Although Bangladesh banned single-use plastic shopping bags in 2002, ESDO notes that the country has fallen behind in regulation since then.  Many countries already have banned single use plastic. However, in Bangladesh, the issue is yet to be addressed with greater priority owing to lack of public awareness. ESDO’s survey report reveals that nearly half of the total SUP consumers from urban areas lack knowledge of the adverse impacts of plastic pollution.


  • In 2017 – ESDO introduced “Ban Single Use Plastic” Campaign under which rallies, workshops, seminars, human chains are arranged across the country to raise mass awareness and public voice in support of single use plastic ban.
  • In 2018 – ESDO has been organizing Brand Audit of Single Use plastics in Bangladesh as part of the BFFP Global Brand Audit since 2018. And it is a continuous process which is observed every year
  • In 2019, ESDO has completed its second annual survey of plastics use in Bangladesh, which focused exclusively on single-use plastics (SUP). From this survey data, ESDO estimates from single use plastic waste, about 96% of which is from food and personal care products.  About 35% of the total of these wastes are sachets, which are completely non-recyclable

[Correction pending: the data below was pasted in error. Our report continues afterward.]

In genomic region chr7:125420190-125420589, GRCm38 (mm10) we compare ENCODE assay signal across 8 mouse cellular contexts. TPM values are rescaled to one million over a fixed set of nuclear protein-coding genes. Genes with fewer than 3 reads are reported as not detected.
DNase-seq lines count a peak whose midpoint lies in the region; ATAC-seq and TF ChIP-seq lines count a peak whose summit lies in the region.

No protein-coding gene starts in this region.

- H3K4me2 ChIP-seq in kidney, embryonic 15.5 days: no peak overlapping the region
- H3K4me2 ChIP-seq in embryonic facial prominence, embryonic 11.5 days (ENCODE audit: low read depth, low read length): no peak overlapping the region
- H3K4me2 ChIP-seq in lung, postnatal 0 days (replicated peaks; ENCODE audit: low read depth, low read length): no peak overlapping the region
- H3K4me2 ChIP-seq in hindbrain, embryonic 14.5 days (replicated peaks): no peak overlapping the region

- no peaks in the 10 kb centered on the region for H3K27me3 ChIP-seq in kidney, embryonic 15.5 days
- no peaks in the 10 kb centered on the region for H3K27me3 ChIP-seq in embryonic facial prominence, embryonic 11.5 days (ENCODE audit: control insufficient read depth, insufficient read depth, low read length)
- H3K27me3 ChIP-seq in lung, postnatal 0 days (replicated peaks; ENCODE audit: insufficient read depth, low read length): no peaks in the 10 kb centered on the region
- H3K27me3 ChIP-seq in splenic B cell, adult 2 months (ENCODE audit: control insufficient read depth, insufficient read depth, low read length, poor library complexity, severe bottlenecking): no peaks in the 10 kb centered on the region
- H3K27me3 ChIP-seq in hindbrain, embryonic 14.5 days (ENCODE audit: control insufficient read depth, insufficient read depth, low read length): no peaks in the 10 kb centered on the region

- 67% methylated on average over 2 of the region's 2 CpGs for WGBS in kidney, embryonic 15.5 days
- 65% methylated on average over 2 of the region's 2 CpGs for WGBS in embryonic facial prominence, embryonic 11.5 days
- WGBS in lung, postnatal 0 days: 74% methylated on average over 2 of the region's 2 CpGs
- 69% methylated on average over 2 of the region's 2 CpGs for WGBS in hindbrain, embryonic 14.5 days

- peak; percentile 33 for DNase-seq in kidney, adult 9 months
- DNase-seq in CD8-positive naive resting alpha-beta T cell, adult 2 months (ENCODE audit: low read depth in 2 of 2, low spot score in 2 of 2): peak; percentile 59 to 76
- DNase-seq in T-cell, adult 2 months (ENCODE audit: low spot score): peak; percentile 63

• In 2020- High court rule to take initiative in banning single use plastic by 2021 and phase out of single use plastic from Bangladesh by 2022.

Study report on “Thermal Lamination Films: An Incising Hazards and Environmental Havoc of Dhaka City”


During the past day, women used groundnut shells, salt crystals as scrubbing and exfoliating agents. Over these years, all these natural but traditional, biodegradable alternatives are being replaced by a non-biodegradable, cheap tiny plastic particle, called microbeads. It is increasingly clear that microbeads, which, like plastic bags, are made of polyethylene, are a harmful and unnecessary pollutant. That’s why Bangladesh Standard Testing Institution (BSTI) has banned use of microbeads in facewash in 2019.

Today, a significant number of personal care products such as face wash, toothpaste,exfoliating scrubs and anti-ageing creamsare known to contain thousands of microbeads per product. When these products are washed down after use into drain, microbeads flow through sewer systems before making their way into rivers and canals and ultimately, straight into the sea and ocean, where they contribute to the plastic soup. They are too small to be retained by the standard filters used at sewage treatment plants. The surface of microbeadhas been proven to attract and absorb persistent organic pollutants (POPs) such as PCBs and DDT in marine environment.